There is one generation per year and we were there as the caterpillars were starting to pupate. They fold a leaf by stringing silk across the edges. The silk strands contract as they dry, pulling the leaf sides together.

Forest tent caterpillar making retreat

One night’s work by a caterpillar

Overnight, we saw one leaf shelter almost completed in a Smilax vine along the platform. Once the shelter is complete, the caterpillar pupates inside. Adult moths emerge in a couple of weeks and lay eggs in the tree canopy. The eggs hatch next spring as the tree leaves begin to unfurl. There are some species that probably benefit from this seemingly endless abundance of larval lunch meat – most notably various parasites and predators. Yellow-billed Cuckoos are caterpillar specialists, and probably have good years during the outbreaks, and we saw and heard plenty. We also saw several of the ubiquitous swamp canaries, the Prothonotary Warblers, beating the two-inch larvae on tree limbs before gulping them down.

Prothonotary Warbler bringing moss to nest cavity 1

Prothonotary Warbler male bringing moss to a potential nest cavity

As we unloaded our gear the first afternoon, a bright yellow male serenaded us in his attempt to lure a lady to a nest cavity he was actively preparing.

Prothonotary Warbler stuffing moss into nest cavity

Prothonotary Warbler stuffing moss into nest cavity

Prothonotary Warbler singing at nest cavity

Prothonotary Warbler singing at nest cavity

As he sang, he gathered dry moss from a nearby log. With a beak full of moss, he flew up to a hollow snag, and stuffed the moss into the future bedroom and nursery. In between, he frequently battled another male from across the creek, defending what he hoped would be an attractive spot for a future mate. His is a busy life in the swamp.

Ours was a relaxed life. We swam frequently to cool off, and enjoyed the peace and quiet as we paddled toward our take-out miles away. We crossed through to the Cashie River at one point and paddled thorough part of the vast Roanoke River National Wildlife Refuge. All along our journey were sights and sounds that make me want to return to what was originally called the River of Death, for its frequent huge floods. But, to me, the vast wilderness along this stretch of river, and the large acreage under protection by various public land agencies and conservation groups, makes this a River of Life. Time spent paddling on the Roanoke is truly a retreat from a bustling modern world, and a means to glimpse the beauty and mystery of the many secrets of a swamp.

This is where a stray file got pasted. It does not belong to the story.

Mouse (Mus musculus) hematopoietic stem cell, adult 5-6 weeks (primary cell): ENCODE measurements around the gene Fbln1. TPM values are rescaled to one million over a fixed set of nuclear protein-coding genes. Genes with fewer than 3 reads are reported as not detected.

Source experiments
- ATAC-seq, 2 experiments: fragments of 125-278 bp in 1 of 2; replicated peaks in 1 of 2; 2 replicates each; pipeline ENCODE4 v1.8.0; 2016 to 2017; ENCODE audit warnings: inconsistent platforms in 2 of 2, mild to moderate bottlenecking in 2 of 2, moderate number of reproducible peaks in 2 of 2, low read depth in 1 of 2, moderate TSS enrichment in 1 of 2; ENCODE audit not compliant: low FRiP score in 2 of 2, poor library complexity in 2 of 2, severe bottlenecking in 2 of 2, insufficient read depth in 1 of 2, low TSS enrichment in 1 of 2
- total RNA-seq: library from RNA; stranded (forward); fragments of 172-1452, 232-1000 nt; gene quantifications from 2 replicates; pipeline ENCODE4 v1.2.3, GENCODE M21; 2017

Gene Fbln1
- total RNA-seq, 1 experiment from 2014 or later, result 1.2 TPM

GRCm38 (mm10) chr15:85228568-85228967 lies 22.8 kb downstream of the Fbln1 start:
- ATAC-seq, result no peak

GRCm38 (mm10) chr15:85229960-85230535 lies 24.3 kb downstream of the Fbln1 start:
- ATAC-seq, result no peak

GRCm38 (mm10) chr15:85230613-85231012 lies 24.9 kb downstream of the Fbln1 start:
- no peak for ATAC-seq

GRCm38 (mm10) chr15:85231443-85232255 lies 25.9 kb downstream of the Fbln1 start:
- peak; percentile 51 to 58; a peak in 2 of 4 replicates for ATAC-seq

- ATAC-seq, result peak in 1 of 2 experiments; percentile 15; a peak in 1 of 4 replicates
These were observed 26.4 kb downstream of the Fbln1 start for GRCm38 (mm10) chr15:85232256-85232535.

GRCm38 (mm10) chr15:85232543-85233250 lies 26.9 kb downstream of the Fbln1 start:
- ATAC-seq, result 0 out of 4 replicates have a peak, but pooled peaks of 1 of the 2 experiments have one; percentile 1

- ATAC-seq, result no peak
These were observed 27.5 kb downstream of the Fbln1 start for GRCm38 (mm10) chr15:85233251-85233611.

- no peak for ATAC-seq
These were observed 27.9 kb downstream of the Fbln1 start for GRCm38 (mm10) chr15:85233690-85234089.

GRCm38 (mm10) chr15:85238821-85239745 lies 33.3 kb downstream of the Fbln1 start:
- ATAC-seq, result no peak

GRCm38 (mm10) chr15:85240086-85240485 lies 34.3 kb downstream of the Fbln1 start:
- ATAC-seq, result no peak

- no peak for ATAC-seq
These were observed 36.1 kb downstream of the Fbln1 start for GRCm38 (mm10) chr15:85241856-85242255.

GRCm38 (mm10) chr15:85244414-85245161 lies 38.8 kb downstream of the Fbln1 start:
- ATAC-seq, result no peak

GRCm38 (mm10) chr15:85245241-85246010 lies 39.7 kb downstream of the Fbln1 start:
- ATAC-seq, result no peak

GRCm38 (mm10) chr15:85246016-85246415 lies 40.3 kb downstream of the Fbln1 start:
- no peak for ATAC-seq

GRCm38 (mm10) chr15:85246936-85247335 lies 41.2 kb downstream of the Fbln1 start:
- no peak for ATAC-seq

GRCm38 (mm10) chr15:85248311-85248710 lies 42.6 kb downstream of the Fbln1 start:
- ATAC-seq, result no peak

Moutain Laurel and lily pads along the Roanoke

The contrast of Mountain Laurel and lily pads on a north slope along the Roanoke River below Jamesville

Large cypress nect to platform

Huge Bald Cypress tree next to camping platform

Wasp milking aphids

Wasp milking aphids for honeydew on a Tag Alder in the swamp

Lily pads and tree reflection

View of the swamp from one of the camping platforms

Prothonotary Warbler in threat display to other male

Male Prothonotary Warbler in threat display to another male

Cashie scene

Cashie River scene

2 thoughts on “Roaming the River of Life

  1. Hi there. I am a middle school science teacher and I love your blog. I would like to encourage my students to read it. Would it be ok if I put a link to your blog from my website? (sonjayounger.com).

    Thank you for your beautiful teachings!

    Sonja

    On Fri, May 29, 2015 at 10:20 AM, Roads End Naturalist wrote:

    > roadsendnaturalist posted: “A river is the most human and > companionable of all inanimate things. It has a life, a character, a voice > of its own, and is as full of good fellowship as a sugar maple is of sap. > It can talk in various tones, loud or low, and of many subjects grave and > ga”